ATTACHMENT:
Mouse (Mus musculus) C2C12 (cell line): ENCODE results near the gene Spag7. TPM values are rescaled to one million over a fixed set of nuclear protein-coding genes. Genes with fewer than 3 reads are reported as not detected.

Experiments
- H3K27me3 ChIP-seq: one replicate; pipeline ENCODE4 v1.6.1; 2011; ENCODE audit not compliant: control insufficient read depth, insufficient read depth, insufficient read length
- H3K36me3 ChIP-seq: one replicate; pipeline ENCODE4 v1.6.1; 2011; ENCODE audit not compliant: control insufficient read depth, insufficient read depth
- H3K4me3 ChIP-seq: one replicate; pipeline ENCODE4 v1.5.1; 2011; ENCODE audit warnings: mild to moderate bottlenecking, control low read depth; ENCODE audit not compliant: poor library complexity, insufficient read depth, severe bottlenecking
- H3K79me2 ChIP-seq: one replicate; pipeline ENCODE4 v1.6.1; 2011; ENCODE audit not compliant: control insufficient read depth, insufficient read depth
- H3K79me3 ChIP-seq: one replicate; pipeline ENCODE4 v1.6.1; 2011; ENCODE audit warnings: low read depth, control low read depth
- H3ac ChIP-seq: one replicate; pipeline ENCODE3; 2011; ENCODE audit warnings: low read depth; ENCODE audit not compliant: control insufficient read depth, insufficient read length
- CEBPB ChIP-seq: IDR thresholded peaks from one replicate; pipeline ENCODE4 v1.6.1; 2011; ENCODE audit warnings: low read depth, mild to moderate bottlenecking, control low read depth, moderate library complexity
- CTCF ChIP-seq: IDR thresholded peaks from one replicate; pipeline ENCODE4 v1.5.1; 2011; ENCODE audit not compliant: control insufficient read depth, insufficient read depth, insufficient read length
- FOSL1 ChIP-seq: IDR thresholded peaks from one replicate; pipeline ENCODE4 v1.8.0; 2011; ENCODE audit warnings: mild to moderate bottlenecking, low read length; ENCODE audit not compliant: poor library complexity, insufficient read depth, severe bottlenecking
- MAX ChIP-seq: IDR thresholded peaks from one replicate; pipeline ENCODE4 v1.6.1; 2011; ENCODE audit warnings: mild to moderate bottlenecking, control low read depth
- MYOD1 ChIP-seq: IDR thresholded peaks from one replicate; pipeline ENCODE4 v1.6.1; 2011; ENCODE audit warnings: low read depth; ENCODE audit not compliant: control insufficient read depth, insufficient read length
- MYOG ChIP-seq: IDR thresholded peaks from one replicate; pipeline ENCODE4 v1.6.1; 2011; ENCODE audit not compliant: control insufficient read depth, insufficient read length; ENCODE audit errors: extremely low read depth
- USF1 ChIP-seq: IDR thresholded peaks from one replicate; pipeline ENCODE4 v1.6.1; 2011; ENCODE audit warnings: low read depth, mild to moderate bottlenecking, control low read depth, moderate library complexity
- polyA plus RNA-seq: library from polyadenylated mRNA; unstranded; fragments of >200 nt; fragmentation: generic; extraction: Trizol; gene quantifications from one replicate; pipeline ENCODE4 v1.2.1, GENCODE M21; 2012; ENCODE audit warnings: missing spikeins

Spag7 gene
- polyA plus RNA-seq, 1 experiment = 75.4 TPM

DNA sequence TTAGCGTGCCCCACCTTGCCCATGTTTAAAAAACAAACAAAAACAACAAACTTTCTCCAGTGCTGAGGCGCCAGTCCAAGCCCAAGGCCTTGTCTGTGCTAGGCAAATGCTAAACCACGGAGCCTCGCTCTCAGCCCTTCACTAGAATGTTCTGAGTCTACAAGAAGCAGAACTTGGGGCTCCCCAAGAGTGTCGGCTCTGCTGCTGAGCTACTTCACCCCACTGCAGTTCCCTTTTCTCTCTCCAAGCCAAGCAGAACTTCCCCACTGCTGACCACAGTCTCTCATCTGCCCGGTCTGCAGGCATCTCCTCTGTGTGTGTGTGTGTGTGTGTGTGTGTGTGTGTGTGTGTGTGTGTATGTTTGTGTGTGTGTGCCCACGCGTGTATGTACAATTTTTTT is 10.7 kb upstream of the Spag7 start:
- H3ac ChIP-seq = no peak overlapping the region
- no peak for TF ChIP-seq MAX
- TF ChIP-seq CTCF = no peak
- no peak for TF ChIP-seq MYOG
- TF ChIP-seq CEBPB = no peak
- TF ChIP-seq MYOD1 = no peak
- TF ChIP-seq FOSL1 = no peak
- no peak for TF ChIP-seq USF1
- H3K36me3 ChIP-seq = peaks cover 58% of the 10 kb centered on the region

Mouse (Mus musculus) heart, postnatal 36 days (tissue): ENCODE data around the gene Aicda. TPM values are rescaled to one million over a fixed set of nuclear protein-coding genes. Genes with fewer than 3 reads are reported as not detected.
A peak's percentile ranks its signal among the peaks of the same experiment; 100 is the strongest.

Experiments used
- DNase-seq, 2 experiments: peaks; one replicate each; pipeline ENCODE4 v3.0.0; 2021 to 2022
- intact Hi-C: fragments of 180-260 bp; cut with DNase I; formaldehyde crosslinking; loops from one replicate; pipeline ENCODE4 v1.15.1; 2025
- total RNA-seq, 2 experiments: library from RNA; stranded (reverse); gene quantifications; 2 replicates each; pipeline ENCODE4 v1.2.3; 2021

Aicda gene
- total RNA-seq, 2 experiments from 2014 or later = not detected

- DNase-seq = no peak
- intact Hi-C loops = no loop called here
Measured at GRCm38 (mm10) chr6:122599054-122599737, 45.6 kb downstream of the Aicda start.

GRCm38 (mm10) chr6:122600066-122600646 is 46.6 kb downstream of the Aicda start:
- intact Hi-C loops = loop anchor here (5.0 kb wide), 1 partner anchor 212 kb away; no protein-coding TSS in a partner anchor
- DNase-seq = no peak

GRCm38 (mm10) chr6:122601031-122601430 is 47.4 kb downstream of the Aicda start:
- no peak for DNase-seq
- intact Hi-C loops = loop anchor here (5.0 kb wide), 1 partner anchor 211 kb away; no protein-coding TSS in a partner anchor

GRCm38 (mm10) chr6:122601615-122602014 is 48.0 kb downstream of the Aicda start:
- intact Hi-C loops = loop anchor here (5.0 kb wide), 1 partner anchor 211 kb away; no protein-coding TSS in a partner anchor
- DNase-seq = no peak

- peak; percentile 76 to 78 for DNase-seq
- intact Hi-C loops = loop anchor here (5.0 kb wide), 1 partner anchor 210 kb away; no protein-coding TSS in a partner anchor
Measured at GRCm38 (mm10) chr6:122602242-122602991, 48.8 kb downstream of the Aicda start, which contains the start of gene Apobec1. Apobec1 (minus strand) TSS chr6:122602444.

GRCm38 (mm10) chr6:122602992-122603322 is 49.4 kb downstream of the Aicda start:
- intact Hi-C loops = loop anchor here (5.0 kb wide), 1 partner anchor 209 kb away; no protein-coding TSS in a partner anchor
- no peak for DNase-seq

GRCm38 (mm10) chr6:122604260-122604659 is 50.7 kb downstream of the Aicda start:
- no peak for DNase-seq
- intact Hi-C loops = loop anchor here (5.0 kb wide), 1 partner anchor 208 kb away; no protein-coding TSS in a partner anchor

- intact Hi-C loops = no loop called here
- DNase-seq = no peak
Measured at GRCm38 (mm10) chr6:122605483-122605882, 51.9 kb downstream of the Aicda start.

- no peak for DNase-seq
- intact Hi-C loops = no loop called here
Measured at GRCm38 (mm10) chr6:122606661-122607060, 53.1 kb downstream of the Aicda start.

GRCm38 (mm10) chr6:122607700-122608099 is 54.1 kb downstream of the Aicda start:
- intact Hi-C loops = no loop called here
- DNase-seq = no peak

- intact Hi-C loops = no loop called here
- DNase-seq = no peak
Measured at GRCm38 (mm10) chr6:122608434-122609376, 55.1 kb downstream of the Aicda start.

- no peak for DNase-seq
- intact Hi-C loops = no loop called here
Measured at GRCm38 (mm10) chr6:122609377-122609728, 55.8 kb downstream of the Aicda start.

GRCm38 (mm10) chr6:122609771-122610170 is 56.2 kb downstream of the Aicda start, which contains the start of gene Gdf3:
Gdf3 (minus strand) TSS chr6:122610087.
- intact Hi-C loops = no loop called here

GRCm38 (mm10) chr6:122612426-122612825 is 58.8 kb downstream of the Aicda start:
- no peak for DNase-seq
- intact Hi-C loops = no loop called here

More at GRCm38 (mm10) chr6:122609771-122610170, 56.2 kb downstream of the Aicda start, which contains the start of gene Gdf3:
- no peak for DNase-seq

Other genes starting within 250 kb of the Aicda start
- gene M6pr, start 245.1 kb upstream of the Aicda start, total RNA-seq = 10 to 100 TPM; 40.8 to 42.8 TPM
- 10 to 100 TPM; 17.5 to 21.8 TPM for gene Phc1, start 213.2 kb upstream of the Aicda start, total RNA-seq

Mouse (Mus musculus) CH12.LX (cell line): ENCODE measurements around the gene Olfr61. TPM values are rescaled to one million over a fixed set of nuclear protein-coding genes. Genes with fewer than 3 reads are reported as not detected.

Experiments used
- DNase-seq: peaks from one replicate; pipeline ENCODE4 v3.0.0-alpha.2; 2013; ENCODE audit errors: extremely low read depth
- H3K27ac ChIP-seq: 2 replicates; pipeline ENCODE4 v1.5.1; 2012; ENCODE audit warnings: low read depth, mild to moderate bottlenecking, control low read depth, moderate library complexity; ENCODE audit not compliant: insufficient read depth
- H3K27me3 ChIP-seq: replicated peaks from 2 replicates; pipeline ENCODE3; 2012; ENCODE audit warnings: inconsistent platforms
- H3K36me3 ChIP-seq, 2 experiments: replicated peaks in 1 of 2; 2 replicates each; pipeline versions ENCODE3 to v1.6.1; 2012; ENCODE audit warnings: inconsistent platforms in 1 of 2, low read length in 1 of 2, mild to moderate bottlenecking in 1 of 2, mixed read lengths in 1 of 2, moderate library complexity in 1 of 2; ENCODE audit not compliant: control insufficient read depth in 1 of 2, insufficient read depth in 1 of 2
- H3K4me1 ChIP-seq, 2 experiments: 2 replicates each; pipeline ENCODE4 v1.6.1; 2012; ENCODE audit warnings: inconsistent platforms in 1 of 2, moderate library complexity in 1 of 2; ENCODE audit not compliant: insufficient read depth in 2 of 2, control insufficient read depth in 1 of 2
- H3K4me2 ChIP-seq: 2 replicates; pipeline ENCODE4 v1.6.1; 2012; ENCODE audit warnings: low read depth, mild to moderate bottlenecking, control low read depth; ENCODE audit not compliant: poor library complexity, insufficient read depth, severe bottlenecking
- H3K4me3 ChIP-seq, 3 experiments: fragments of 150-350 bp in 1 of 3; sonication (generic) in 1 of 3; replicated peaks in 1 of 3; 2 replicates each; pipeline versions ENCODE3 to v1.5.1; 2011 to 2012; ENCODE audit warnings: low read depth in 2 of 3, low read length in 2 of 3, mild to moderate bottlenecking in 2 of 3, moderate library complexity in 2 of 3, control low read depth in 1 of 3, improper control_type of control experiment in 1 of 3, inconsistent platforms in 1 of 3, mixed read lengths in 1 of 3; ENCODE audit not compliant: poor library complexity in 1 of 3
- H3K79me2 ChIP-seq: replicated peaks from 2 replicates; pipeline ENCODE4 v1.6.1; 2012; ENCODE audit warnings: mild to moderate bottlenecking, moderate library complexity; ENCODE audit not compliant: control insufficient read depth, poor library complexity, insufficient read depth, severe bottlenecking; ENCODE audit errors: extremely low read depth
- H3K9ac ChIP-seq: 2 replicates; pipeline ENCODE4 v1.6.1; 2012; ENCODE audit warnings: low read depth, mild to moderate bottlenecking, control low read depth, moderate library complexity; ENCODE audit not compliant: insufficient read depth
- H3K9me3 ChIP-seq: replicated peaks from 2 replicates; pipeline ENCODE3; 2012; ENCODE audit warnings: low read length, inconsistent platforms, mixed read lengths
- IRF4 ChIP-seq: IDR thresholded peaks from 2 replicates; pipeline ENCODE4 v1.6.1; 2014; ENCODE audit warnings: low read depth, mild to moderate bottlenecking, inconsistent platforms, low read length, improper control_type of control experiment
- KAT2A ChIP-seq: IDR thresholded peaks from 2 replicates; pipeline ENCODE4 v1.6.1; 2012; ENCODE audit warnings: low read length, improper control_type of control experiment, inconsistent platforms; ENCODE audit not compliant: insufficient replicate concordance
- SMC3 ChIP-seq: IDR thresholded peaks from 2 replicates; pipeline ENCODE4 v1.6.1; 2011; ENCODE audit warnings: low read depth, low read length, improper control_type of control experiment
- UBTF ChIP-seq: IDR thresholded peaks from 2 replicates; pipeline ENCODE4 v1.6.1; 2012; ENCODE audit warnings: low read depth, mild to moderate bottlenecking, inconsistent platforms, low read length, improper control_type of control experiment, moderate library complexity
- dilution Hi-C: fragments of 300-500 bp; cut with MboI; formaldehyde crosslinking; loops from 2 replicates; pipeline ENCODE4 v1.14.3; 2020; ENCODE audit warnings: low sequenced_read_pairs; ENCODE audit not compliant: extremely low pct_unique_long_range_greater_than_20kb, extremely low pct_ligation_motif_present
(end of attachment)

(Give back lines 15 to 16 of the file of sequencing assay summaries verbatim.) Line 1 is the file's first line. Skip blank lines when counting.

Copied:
- USF1 ChIP-seq: IDR thresholded peaks from one replicate; pipeline ENCODE4 v1.6.1; 2011; ENCODE audit warnings: low read depth, mild to moderate bottlenecking, control low read depth, moderate library complexity
- polyA plus RNA-seq: library from polyadenylated mRNA; unstranded; fragments of >200 nt; fragmentation: generic; extraction: Trizol; gene quantifications from one replicate; pipeline ENCODE4 v1.2.1, GENCODE M21; 2012; ENCODE audit warnings: missing spikeins